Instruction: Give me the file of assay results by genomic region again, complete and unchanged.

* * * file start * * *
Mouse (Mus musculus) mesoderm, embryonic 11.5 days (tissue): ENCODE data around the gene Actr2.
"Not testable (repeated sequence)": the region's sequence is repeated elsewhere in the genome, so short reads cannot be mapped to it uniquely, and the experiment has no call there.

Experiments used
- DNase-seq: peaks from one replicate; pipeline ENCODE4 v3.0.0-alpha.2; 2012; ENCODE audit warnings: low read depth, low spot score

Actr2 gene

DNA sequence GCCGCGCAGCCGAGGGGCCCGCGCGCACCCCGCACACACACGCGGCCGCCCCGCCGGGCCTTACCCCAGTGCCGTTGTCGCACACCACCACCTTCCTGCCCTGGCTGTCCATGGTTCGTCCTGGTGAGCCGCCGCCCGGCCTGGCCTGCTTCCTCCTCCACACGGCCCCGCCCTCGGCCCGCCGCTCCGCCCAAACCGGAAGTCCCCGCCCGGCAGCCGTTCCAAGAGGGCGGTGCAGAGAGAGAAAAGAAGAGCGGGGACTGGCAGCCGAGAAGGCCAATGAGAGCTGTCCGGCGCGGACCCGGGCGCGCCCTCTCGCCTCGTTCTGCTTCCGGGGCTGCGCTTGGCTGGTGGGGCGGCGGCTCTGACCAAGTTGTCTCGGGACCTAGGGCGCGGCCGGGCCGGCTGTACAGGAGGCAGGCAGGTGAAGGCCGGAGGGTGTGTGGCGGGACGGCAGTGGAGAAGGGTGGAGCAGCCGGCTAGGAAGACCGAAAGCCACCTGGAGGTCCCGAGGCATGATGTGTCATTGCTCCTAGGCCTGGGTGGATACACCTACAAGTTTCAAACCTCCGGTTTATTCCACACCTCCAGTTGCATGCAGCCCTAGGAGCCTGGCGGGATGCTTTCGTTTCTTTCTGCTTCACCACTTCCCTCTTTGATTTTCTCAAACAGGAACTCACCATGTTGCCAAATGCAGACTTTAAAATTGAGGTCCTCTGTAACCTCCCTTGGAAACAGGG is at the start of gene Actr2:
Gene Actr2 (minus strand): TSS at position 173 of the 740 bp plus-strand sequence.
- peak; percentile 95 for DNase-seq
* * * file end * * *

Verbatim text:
Mouse (Mus musculus) mesoderm, embryonic 11.5 days (tissue): ENCODE data around the gene Actr2.
"Not testable (repeated sequence)": the region's sequence is repeated elsewhere in the genome, so short reads cannot be mapped to it uniquely, and the experiment has no call there.

Experiments used
- DNase-seq: peaks from one replicate; pipeline ENCODE4 v3.0.0-alpha.2; 2012; ENCODE audit warnings: low read depth, low spot score

Actr2 gene

DNA sequence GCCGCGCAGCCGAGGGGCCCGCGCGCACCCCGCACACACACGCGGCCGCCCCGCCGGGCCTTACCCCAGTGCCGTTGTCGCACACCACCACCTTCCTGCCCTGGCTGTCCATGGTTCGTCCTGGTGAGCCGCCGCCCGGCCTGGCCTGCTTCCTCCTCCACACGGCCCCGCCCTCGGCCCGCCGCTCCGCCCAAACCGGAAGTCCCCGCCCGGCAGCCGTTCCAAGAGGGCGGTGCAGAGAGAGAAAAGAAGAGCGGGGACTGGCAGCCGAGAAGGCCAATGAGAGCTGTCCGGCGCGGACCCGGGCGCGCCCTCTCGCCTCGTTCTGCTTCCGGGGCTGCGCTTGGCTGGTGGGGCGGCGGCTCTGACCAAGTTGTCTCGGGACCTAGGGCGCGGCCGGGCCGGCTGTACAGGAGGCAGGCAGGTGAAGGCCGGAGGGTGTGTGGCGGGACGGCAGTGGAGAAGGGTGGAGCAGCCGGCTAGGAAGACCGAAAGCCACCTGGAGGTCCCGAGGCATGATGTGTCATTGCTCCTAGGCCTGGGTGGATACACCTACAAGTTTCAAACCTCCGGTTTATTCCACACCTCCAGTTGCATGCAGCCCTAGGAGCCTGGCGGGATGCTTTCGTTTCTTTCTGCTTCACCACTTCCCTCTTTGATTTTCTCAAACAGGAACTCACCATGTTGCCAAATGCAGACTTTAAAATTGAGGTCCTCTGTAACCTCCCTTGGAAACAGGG is at the start of gene Actr2:
Gene Actr2 (minus strand): TSS at position 173 of the 740 bp plus-strand sequence.
- peak; percentile 95 for DNase-seq